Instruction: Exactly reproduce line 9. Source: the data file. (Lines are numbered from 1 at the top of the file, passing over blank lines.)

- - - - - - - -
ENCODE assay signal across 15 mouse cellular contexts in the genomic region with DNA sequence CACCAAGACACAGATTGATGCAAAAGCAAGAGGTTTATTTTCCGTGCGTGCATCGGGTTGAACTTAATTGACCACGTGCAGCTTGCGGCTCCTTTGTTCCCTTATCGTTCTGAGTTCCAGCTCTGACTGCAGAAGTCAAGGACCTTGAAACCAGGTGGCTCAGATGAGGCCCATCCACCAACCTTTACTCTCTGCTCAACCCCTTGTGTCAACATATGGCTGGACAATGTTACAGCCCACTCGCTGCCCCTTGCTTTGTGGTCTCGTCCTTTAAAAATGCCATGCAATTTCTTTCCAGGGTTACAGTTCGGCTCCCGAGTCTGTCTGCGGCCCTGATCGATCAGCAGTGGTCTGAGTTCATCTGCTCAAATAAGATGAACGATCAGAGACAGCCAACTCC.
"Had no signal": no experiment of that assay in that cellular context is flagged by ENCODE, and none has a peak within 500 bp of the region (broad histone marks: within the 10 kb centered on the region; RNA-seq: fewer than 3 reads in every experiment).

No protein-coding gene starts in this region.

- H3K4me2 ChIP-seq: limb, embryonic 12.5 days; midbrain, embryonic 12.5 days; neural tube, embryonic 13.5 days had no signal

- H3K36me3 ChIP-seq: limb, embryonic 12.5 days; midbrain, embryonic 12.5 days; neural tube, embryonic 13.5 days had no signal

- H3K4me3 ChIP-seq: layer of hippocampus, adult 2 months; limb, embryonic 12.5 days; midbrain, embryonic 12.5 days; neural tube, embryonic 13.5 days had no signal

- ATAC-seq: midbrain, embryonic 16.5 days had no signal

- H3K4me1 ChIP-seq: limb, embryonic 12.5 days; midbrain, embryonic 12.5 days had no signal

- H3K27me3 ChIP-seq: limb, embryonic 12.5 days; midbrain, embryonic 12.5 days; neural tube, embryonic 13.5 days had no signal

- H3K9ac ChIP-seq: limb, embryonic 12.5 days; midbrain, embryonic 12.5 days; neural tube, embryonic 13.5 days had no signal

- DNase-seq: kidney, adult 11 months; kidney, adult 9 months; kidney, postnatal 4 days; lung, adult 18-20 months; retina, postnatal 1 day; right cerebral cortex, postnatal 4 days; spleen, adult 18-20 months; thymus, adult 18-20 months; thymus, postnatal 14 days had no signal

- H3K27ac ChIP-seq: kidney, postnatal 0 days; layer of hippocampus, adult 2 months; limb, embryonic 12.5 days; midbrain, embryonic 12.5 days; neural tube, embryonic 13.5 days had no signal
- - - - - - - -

- H3K27me3 ChIP-seq: limb, embryonic 12.5 days; midbrain, embryonic 12.5 days; neural tube, embryonic 13.5 days had no signal